Pink is unusual for men, isn’t it? It is a question of a man’s masculinity. The color is too pretty for a gallant character he portrays.
But it takes confidence to wear light colors. Men in pink don’t have insecurities having a pink bearing above his skin.
A new study reveals that men who wore pink earns £1,000 more yearly. Compared to those who wear the traditional colors, these men are better qualified yet half of them take the public transportation to work, leaving a lower carbon footprint.
The same study reveals that men in pink are twice as likely to hold a Master’s degree. 10% of pink wearers have a PhD extension on their name.
And the ladies love the pink color. Men in pink get more compliments and romances from female colleagues.
Pink is historically a man’s color. Men, for centuries, dress more elaborately than women. The noble knights and celebrated kings wore exaggerated clothes. In the late 18th century, pink was common shade for a man, says Bronwyn Cosgrave, author of Costume & Fashion: A Complete History.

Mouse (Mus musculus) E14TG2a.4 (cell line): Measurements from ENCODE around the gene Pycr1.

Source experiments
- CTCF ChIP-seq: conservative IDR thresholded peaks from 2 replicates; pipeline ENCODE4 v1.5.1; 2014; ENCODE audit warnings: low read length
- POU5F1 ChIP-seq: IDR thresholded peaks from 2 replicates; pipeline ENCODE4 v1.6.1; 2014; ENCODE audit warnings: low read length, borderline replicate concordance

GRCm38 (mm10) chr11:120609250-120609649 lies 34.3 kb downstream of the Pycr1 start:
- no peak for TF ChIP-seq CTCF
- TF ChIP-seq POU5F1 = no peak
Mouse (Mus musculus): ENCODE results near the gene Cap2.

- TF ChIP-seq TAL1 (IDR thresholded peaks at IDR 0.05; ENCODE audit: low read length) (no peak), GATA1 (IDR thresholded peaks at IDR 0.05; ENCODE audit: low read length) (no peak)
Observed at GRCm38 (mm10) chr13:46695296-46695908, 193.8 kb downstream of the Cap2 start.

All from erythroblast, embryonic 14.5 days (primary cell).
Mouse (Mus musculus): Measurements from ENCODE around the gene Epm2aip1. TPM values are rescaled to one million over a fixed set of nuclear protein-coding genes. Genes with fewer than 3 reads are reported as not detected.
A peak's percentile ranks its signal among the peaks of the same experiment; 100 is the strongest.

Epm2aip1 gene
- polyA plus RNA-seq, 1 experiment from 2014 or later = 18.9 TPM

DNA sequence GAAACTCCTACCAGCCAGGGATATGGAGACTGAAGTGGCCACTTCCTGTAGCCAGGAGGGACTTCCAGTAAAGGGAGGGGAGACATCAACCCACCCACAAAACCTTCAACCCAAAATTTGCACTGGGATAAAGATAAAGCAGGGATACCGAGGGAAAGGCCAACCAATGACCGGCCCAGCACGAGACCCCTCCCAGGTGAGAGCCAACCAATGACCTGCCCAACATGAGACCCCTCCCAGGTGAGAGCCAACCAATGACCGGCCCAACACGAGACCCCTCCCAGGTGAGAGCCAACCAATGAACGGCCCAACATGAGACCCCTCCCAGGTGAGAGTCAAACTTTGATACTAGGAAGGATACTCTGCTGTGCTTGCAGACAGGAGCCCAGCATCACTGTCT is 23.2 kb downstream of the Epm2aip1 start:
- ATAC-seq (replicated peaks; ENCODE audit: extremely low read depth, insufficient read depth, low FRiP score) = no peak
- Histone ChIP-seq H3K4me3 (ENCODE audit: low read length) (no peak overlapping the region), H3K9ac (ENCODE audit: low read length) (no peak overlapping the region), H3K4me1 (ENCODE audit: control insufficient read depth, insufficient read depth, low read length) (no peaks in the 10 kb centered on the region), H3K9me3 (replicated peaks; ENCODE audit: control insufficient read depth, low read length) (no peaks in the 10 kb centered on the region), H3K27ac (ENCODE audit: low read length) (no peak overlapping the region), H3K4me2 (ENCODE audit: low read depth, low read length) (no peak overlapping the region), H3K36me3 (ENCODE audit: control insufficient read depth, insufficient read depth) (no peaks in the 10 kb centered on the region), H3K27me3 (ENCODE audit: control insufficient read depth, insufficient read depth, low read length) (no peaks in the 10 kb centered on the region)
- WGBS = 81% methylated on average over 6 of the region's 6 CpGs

Today, men are coming back to a freer fashion. One in four men feels more attractive when in pink. “Pink is a colour more men have been embracing recently and it’s encouraging that they are not afraid to experiment with brighter colours”, added Stephanie Thiers-Ratcliffe, International Marketing Manager for Cotton USA.
Another color deemed feminine before was purple. But in today’s society, men in purple shirts get the most pay raise, and are more likely to drive a car worth £20,000 or more.
The generalization that “pink is for women and blue is for men” is diffusing. Pink, blue and any other color is now for men and women.
What color of clothes you look best with?